Article 14 taken together with Article 8 of the Convention

The Court found that, as the applicant’s complaint related to the adverse effect of the alleged difference in treatment on the enjoyment of his right to respect for his home, Article 14 was applicable.

The Court reiterated that differences based on sexual orientation required particularly serious reasons by way of justification. The Government had submitted that the aim of the statutory provision in issue was the protection of the traditional family unit. The Court could accept that this was, in principle, a weighty and legitimate reason which could justify a difference in treatment. However, it was a rather abstract aim and a broad variety of concrete measures could be used to implement it. Where the Contracting States’ margin of appreciation was narrow, as in the present case, the principle of proportionality between the means employed and the aim sought to be realised did not merely require the measure chosen to be suitable for realising the aim; it also had to be shown that it was necessary to exclude homosexual couples from the scope of the legislation in order to achieve that aim. The Government had not advanced any arguments that would support such a conclusion and had therefore not advanced convincing and weighty reasons justifying the narrow interpretation of the provision in question.

Judge Grabenwarter expressed a dissenting opinion, which is annexed to the judgment.


The Court’s judgments are accessible on its Internet site (http://www.echr.coe.int).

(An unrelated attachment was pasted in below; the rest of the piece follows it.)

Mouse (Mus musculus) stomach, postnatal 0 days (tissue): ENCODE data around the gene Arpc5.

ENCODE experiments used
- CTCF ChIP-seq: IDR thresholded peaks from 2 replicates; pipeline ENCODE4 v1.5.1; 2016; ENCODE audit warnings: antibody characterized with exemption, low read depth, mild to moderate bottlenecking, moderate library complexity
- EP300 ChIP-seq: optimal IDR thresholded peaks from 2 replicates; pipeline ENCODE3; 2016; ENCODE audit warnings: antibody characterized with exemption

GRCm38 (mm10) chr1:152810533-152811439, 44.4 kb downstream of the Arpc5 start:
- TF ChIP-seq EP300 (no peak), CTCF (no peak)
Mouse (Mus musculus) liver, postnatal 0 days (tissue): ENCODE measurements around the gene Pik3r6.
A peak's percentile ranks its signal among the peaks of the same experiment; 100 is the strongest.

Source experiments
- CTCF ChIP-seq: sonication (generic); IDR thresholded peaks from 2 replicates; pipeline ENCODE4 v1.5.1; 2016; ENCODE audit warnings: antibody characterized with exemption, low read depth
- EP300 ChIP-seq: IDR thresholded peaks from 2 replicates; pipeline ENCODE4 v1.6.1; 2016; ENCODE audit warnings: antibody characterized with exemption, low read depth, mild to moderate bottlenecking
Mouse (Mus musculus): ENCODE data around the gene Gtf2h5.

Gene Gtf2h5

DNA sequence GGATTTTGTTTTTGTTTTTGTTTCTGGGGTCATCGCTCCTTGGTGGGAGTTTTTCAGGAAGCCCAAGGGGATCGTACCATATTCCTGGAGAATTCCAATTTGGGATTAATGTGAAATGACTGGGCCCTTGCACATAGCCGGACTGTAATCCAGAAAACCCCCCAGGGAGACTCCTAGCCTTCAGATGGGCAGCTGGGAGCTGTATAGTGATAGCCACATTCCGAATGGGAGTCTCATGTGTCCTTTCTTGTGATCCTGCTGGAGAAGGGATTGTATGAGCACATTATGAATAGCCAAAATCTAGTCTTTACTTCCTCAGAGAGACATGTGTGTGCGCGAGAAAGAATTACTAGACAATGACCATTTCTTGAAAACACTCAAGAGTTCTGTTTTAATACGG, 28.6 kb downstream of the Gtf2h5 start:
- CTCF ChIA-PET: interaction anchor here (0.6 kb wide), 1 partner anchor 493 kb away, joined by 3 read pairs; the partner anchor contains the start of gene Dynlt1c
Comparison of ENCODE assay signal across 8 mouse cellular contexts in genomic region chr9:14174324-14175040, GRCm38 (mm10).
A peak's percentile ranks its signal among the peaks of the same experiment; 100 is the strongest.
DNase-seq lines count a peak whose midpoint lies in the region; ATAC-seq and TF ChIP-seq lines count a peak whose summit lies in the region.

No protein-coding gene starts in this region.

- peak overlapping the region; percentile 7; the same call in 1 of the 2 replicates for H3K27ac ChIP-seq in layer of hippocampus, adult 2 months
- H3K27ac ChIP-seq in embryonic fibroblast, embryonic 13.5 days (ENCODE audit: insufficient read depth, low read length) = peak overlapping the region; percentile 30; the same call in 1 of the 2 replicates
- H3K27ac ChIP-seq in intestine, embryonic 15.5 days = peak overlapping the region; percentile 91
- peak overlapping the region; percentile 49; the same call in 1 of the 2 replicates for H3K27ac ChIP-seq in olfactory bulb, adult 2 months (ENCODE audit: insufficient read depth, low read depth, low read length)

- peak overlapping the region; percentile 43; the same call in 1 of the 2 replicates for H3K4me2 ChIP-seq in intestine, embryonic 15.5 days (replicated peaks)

Registry of the European Court of Human Rights
F – 67075 Strasbourg Cedex
Contacts: Roderick Liddell (telephone: +00 33 (0)3 88 41 24 92)
Joanna Reynell (telephone: +00 33 (0)3 90 21 42 15)
Stéphanie Klein (telephone: +00 33 (0)3 88 41 21 54)
Fax: +00 33 (0)3 88 41 27 91

The European Court of Human Rights was set up in Strasbourg in 1959 to deal with alleged violations of the 1950 European Convention on Human Rights. On 1 November 1998 a full-time Court was established, replacing the original two-tier system of a part-time Commission and Court.

[fn1]  Under Article 43 of the European Convention on Human Rights, within three months from the date of a Chamber judgment, any party to the case may, in exceptional cases, request that the case be referred to the 17-member Grand Chamber of the Court. In that event, a panel of five judges considers whether the case raises a serious question affecting the interpretation or application of the Convention or its Protocols, or a serious issue of general importance, in which case the Grand Chamber will deliver a final judgment. If no such question or issue arises, the panel will reject the request, at which point the judgment becomes final. Otherwise Chamber judgments become final on the expiry of the three-month period or earlier if the parties declare that they do not intend to make a request to refer.

[fn2]  This summary by the Registry does not bind the Court.